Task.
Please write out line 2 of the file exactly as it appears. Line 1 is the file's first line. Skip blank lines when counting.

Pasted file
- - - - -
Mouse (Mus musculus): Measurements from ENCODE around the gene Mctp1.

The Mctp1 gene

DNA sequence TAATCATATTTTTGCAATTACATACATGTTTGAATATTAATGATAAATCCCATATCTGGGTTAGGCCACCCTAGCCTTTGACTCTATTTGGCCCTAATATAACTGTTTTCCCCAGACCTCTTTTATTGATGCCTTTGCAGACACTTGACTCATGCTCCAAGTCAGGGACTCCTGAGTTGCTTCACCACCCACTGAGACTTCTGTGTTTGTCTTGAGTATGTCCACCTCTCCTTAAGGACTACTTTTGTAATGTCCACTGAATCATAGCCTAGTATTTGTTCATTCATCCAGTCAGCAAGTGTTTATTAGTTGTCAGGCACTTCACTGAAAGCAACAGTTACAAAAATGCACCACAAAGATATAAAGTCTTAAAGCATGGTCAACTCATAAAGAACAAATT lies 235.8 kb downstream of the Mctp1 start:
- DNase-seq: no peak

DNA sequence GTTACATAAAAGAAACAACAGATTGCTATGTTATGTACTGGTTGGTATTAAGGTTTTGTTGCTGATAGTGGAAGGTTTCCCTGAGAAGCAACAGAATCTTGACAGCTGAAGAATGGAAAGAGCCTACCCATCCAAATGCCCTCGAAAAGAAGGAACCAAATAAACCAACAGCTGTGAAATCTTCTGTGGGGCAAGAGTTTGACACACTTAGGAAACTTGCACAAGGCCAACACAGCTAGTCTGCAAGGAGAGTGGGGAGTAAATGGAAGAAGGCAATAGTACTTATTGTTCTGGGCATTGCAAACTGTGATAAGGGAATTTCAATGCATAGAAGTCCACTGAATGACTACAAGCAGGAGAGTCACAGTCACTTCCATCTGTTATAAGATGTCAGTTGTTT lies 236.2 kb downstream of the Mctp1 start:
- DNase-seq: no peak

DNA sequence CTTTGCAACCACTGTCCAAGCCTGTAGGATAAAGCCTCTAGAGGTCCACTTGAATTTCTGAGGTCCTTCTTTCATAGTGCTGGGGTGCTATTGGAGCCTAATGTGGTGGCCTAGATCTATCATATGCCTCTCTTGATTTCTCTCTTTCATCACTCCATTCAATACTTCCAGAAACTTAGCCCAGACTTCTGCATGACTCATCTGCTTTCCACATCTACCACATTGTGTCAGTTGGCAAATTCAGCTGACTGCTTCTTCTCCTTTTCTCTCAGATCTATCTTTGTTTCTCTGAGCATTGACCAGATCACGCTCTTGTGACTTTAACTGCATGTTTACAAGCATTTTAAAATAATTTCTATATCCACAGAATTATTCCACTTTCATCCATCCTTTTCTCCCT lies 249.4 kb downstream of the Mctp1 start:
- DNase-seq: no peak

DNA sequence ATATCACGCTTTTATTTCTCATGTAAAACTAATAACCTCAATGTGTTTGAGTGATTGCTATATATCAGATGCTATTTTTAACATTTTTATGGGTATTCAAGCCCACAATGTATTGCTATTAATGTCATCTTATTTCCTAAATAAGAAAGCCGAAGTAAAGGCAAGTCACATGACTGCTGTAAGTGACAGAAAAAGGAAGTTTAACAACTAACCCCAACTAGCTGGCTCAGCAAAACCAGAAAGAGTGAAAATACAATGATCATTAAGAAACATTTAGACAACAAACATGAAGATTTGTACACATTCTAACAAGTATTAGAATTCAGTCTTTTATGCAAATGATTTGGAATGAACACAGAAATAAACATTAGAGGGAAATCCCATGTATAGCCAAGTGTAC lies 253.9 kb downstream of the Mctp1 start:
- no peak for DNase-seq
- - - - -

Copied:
The Mctp1 gene